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Breaking the cycle of addiction

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“For a lot of these patients, it’s been a revolving door. We treat them, they leave and they come back to be revived again. There’s more hope now that they’ll get treatment.”

From her station on the front lines of the opioid epidemic, Rebecca Moyer has a unique perspective.

As a RASE (Recovery, Advocacy, Service, Empowerment) Project recovery specialist partnering with Lancaster General Hospital (LGH), she’s often the first person to offer overdose survivors hope for their futures.

Moyer and her colleagues at RASE Project Lancaster, a recovery community group, are just a phone call away when emergency department staff begin treating patients revived with Narcan. The opiate blocker can reverse the effects of an overdose but can also plunge the patient into immediate, painful withdrawal and can make them angry and confused.

“You see the desperation in their eyes, but they don’t know what to do,” Moyer said. “When you first step into recovery, it’s very overwhelming, especially when you’re dealing with the consequences and the wreckage of your life.”

The importance of “warm handoffs”

LGH began partnering with RASE Project Lancaster in July to coordinate “warm handoffs” for overdose survivors ensuring that opioid-overdose patients have an immediate pathway to the appropriate treatment level of care. The partnership is part of a statewide effort to stop the cycle of repeat overdoses.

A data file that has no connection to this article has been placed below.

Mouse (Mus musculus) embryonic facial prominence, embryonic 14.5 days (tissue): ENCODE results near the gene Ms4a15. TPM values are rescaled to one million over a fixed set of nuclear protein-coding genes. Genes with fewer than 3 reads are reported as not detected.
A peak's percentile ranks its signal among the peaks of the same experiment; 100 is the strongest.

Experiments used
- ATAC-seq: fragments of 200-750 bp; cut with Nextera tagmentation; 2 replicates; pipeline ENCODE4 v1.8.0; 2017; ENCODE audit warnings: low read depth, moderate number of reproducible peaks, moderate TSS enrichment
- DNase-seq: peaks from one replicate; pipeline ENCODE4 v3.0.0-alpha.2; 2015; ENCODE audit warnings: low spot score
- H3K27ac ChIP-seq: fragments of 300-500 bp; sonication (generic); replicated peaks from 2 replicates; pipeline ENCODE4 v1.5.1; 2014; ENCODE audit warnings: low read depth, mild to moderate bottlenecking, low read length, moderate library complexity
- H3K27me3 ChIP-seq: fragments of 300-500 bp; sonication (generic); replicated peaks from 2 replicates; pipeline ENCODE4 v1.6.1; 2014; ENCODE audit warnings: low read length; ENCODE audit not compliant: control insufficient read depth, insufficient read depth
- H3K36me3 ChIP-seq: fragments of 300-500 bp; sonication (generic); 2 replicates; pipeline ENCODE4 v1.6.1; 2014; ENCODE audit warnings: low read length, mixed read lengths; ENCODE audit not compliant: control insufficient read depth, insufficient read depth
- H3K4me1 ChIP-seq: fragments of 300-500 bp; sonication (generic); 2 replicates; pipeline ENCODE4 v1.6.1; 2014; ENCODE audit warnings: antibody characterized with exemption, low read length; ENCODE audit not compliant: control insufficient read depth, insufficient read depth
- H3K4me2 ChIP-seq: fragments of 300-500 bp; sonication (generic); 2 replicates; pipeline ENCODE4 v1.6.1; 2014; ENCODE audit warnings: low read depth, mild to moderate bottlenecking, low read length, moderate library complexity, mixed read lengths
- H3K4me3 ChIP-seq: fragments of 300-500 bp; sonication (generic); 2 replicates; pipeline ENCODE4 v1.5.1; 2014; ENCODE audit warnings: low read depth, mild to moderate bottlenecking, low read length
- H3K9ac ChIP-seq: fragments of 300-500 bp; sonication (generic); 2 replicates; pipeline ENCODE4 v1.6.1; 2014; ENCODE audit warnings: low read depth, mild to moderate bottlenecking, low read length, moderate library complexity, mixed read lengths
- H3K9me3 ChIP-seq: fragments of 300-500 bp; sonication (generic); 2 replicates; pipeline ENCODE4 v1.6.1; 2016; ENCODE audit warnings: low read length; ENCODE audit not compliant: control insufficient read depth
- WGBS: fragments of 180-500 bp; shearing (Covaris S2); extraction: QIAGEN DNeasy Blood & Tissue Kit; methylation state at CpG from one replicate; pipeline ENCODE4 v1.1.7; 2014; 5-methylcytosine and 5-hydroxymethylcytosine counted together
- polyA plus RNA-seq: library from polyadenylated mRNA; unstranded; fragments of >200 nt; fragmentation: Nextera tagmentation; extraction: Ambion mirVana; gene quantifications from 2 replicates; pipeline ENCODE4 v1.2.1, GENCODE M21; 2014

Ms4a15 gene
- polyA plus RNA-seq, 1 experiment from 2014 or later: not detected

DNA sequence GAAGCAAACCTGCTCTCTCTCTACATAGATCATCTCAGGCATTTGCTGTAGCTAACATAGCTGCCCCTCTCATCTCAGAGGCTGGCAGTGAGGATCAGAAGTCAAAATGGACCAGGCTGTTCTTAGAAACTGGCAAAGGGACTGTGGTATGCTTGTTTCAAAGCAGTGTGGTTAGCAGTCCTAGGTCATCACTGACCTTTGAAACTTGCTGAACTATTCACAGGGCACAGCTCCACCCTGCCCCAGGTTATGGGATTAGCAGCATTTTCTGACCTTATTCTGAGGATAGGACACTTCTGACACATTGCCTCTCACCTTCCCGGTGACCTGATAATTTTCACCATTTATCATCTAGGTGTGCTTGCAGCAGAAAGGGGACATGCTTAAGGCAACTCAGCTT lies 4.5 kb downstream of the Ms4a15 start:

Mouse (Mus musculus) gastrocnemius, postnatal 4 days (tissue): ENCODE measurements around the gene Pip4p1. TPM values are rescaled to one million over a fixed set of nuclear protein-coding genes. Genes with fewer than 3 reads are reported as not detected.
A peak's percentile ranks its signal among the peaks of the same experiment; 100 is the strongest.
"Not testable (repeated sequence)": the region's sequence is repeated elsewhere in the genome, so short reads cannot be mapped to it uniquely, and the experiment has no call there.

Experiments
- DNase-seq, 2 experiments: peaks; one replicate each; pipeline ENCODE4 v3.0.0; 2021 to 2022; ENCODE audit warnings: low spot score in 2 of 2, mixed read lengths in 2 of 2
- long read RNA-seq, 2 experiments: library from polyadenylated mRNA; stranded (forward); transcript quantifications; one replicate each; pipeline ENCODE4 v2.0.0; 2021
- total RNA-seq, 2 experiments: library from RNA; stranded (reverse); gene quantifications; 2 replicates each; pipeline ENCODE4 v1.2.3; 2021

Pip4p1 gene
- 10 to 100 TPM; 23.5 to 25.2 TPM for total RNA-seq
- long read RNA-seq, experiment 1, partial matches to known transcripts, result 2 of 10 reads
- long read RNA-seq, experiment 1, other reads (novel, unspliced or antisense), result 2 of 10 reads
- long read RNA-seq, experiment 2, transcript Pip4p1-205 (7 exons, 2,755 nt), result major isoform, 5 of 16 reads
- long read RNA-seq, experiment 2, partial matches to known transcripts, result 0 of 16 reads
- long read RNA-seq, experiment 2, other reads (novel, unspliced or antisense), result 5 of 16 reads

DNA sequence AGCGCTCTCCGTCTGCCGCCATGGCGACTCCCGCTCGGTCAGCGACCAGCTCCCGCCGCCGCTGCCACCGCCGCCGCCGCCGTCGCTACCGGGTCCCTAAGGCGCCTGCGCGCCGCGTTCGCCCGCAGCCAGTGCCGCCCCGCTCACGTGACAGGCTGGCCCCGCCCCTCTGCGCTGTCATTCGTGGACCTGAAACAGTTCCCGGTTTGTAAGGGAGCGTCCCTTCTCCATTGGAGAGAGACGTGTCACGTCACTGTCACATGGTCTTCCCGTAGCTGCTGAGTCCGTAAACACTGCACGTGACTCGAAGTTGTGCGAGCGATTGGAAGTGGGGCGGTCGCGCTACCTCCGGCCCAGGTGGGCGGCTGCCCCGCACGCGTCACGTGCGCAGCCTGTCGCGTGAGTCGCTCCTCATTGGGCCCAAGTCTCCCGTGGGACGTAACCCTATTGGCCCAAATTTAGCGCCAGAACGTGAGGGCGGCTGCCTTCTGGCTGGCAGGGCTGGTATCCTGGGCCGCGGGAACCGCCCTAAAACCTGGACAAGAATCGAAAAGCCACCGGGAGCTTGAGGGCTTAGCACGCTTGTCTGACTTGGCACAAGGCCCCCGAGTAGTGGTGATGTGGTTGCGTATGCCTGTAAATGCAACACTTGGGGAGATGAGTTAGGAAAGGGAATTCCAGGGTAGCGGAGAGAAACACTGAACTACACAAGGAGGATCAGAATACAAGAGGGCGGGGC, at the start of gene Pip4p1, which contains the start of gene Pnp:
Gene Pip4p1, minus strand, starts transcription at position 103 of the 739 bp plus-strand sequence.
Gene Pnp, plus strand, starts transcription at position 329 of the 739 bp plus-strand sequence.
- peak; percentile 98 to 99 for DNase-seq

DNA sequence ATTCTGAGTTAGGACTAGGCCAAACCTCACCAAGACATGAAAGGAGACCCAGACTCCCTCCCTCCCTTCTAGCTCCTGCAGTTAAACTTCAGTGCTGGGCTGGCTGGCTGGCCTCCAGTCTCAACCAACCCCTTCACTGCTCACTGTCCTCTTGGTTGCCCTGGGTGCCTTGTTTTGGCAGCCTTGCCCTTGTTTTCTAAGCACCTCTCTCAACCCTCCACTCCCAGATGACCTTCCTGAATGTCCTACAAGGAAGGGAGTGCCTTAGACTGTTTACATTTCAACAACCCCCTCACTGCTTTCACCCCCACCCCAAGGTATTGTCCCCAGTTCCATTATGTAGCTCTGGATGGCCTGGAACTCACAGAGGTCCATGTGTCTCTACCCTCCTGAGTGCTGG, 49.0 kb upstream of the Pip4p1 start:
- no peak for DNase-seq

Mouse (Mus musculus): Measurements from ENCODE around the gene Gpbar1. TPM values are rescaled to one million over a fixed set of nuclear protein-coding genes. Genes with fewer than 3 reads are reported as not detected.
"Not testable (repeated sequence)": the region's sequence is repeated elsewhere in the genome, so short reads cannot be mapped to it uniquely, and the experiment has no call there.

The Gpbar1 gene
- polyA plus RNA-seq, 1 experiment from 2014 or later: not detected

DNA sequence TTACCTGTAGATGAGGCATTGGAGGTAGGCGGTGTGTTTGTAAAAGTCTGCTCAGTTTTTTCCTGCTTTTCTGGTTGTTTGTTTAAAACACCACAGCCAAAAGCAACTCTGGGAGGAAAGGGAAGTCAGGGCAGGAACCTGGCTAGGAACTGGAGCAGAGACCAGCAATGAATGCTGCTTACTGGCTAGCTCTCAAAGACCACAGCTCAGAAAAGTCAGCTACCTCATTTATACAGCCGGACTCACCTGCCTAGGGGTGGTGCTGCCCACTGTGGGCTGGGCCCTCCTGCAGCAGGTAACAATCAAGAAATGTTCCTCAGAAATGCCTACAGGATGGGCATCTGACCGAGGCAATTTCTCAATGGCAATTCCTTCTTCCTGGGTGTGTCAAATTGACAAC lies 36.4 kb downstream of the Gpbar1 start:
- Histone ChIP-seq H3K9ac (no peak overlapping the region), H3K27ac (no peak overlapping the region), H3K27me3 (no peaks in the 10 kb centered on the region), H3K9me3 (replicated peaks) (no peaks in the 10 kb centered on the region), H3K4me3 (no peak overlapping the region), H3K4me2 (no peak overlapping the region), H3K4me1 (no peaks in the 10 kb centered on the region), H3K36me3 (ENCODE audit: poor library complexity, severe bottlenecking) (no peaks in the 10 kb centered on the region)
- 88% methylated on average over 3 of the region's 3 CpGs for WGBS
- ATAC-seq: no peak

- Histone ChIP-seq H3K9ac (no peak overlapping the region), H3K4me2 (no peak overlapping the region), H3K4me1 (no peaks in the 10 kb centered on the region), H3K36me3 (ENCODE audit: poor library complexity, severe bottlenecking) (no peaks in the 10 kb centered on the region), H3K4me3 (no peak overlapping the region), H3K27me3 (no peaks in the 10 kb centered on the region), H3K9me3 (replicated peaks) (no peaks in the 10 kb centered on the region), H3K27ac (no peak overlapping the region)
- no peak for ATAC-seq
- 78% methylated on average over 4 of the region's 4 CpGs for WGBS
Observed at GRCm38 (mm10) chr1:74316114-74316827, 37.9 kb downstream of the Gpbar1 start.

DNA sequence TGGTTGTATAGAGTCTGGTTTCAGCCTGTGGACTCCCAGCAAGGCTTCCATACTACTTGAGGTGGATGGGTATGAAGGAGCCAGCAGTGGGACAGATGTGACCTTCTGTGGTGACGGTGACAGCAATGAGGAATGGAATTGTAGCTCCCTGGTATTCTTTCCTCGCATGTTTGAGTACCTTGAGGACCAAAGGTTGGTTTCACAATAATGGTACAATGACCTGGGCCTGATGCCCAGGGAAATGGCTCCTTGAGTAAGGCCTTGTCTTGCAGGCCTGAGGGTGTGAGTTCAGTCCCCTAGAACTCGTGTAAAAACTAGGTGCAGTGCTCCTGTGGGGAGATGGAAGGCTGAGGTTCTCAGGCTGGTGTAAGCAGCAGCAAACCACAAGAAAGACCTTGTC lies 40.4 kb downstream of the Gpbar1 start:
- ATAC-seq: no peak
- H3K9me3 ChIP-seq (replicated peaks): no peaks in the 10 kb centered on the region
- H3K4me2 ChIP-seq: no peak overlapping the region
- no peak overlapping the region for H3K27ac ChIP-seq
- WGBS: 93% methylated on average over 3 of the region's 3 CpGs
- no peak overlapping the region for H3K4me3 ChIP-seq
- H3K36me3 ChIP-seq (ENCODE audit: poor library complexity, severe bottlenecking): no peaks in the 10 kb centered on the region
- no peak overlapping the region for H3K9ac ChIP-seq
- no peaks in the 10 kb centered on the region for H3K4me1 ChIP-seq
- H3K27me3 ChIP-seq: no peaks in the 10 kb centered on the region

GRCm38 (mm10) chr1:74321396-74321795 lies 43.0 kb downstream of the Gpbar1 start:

The state Department of Health, and the state Department of Drug and Alcohol Programs developed the warm-handoff protocol in conjunction with the Pennsylvania College of Emergency Physicians.

Other Penn Medicine hospitals are instituting similar programs, working with community partners through a state-designated Center of Excellence at Penn Presbyterian Medical Center.

Since July 1, LGH has recorded 31 referrals to RASE, whose team members respond to the emergency department within an hour to inform patients about their options and link them with the appropriate recovery support services and resources. In some cases, they wait with them until they are transported to the appropriate level of care treatment provider.

Three RASE specialists are now on-call around the clock, with the non-profit organization looking to hire a fourth to help handle demand.

Conversations begin in the emergency department

Before this summer, emergency physicians would attempt conversations with revived patients about the hazards of their addictions and possible treatment options.

In many cases, those conversations were one-sided, acknowledged Jolyne Barnett, LGH emergency department nurse manager.

“There was no standardized process, and we weren’t experts at it,” Barnett said.“Given the lack of resources for addicts, the ED staff felt that there were limited options to provide help to these patients.”